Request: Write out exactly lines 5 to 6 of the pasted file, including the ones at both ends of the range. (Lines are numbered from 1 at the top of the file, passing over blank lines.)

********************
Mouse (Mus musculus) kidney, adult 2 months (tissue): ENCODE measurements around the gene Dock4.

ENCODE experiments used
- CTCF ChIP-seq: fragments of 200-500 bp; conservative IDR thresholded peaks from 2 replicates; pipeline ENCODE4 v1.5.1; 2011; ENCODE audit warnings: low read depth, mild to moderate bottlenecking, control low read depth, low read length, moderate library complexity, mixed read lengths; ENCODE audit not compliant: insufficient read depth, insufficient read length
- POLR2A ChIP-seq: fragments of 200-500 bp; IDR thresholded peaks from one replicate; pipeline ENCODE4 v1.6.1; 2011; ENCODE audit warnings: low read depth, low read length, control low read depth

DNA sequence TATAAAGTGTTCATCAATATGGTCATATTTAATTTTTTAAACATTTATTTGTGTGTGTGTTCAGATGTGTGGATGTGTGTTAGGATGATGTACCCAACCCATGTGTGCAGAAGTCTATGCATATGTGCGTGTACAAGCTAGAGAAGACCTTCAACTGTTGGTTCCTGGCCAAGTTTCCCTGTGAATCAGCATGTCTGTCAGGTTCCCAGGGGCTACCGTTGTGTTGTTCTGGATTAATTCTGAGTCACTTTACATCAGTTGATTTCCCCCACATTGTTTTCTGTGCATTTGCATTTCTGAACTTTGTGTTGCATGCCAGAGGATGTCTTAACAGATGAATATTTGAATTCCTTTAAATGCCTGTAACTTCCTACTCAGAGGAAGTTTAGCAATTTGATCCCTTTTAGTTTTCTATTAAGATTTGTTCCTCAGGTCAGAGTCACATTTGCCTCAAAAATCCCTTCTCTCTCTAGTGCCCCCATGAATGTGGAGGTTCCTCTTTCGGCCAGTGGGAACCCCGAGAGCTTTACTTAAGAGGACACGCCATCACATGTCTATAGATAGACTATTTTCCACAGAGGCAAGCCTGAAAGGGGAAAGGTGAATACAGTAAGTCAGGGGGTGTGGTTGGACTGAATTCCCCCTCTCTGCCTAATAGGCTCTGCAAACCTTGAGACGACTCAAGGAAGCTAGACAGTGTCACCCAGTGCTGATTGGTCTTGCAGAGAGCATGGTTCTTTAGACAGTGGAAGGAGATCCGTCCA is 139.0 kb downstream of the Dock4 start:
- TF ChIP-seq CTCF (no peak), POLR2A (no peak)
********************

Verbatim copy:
DNA sequence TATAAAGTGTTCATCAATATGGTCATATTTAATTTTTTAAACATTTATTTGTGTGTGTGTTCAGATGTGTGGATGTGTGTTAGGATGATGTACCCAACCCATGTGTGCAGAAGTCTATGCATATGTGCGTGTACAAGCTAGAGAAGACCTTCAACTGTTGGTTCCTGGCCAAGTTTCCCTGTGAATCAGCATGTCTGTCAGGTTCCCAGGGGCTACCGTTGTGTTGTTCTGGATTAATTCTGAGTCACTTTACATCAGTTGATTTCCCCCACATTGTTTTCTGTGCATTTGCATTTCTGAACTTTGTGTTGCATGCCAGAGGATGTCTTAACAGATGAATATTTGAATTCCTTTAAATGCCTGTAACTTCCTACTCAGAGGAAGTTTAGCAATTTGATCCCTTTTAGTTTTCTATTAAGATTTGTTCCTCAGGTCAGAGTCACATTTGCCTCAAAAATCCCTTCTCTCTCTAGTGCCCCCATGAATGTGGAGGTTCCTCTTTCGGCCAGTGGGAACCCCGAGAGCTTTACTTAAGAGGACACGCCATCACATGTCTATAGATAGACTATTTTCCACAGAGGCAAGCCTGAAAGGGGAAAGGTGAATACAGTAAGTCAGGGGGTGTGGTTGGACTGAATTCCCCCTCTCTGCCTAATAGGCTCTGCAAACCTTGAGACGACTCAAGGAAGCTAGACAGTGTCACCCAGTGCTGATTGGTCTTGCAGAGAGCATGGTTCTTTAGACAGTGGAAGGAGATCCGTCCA is 139.0 kb downstream of the Dock4 start:
- TF ChIP-seq CTCF (no peak), POLR2A (no peak)